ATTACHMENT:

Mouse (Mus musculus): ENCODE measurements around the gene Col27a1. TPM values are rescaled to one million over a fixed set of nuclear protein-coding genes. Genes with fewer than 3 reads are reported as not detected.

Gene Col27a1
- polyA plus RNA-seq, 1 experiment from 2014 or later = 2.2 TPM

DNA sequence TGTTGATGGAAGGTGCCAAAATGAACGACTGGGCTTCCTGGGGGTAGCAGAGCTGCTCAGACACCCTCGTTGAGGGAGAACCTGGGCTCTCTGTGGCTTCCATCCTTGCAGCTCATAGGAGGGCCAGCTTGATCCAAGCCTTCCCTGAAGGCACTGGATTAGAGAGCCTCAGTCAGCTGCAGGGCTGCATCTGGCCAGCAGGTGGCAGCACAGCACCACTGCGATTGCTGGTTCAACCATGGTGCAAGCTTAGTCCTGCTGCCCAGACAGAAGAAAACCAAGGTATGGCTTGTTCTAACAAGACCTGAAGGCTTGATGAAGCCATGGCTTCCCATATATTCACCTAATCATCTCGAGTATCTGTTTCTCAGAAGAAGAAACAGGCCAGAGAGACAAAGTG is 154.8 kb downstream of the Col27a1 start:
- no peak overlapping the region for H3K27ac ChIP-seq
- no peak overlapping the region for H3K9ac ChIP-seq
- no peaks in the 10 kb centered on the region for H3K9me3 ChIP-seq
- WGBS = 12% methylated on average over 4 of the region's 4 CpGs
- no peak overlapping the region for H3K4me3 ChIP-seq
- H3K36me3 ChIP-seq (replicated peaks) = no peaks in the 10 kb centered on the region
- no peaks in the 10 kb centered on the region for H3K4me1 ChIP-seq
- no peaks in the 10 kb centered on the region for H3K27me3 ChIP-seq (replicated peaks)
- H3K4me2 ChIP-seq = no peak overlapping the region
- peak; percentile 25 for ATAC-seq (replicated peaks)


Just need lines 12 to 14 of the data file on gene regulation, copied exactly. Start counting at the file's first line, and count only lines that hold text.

- no peaks in the 10 kb centered on the region for H3K27me3 ChIP-seq (replicated peaks)
- H3K4me2 ChIP-seq = no peak overlapping the region
- peak; percentile 25 for ATAC-seq (replicated peaks)